Learn from AWS outages with After-Action Reviews (AAR)
This morning at Adzerk we experienced a host of operations problems because of AWS outages. We became aware of the problem early and pulled together to restore all Adzerk systems. After we recovered, I began to think about how we'll improve our response to outages like this. One way we'll improve is by understanding what happened and thinking about how we should respond in the future. We'll do this during a kind of meeting known as an an After-Action Review (AAR).
I learned about AARs in the Army. The AAR is a short, memorable agenda for the kind of meeting that is best conducted right after any significant "event". In the Army, "events" are things like training exercises, accidents, or enemy contact.
AARs are time-sensitive so that whatever is learned can be applied to the next event, which could come at any time. The time-sensitivity of AARs is primarily what distinguishes them from similar practices in other professions, like "post-mortem" write-ups in software engineering and morbidity and mortality meetings in medicine. AARs are also notable in that they are team events and to be effective require broad participation.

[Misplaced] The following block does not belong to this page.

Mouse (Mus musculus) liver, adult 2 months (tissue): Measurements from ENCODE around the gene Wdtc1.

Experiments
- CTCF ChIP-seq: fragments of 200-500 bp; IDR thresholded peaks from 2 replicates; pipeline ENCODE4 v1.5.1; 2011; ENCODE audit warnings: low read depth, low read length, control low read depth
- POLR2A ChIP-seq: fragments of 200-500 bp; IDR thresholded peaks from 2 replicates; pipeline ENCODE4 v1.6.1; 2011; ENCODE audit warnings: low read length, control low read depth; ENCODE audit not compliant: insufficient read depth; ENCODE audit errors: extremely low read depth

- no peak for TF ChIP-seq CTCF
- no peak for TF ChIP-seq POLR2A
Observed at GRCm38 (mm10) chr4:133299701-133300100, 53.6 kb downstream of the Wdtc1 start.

I find the AAR meeting a useful way for software teams to re-group and quickly learn together after events such as faults or service outages.
Tomorrow, we will conduct an AAR in order to collectively understand what happened and how we might want to respond differently when something like this happens again.
Using the AAR
The AAR is a leadership tool and calling one is a leader or manager responsibility, but I think it's a good idea in software teams if anyone can. It's easy to forget to do.
Once scheduled, the meeting should involve as many of the people who participated in the event as possible, from the first person to notice it was happening to the person who called the meeting.
In addition to a facilitator, it's good to have an assigned note-taker who will share notes with the team. Leaders should also take their own notes.
The facilitator motivates discussion by asking the following four questions of participants, which anyone can answer:
- What was supposed to happen?
- What did happen?
- How can we improve next time? ("What didn't work?" or "improvements")
- What should we do the same way next time? ("What did work?" or "sustains")
The AAR is not about blame. Events can and will happen for any reason, including human error, and it's no less the team's responsiblity to respond to and learn from events. Furthermore, human error is often a consequence of inadequate training or communication, which are failures of leadership or others on the team - not of the individuals who errored.
Good AARs end with some commentary from leadership. Specific praise and a short list of changes to be made immediately in case the event happens again soon are good ways to conclude.
An outcome of the AAR will be a list of TODOs and action-items. Leaders should prioritize and specify these and then turn them into tasks.
Further AAR References
- This YouTube video gives a nice overview: AAR (After Action Review) Definition & Explanation